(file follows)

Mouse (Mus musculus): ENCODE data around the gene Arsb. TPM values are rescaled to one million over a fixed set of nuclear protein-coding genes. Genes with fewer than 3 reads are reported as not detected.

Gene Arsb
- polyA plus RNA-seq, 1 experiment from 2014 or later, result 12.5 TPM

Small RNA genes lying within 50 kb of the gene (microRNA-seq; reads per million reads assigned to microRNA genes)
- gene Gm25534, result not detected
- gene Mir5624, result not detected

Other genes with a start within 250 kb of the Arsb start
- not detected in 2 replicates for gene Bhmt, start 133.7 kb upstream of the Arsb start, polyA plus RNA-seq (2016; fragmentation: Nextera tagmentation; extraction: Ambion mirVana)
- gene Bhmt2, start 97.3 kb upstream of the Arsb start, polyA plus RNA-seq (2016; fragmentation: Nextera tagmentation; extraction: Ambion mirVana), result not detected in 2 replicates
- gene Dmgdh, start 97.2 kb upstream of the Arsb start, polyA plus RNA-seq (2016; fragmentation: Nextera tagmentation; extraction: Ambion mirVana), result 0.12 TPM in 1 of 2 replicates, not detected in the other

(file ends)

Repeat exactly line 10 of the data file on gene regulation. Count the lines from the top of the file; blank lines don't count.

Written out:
- gene Dmgdh, start 97.2 kb upstream of the Arsb start, polyA plus RNA-seq (2016; fragmentation: Nextera tagmentation; extraction: Ambion mirVana), result 0.12 TPM in 1 of 2 replicates, not detected in the other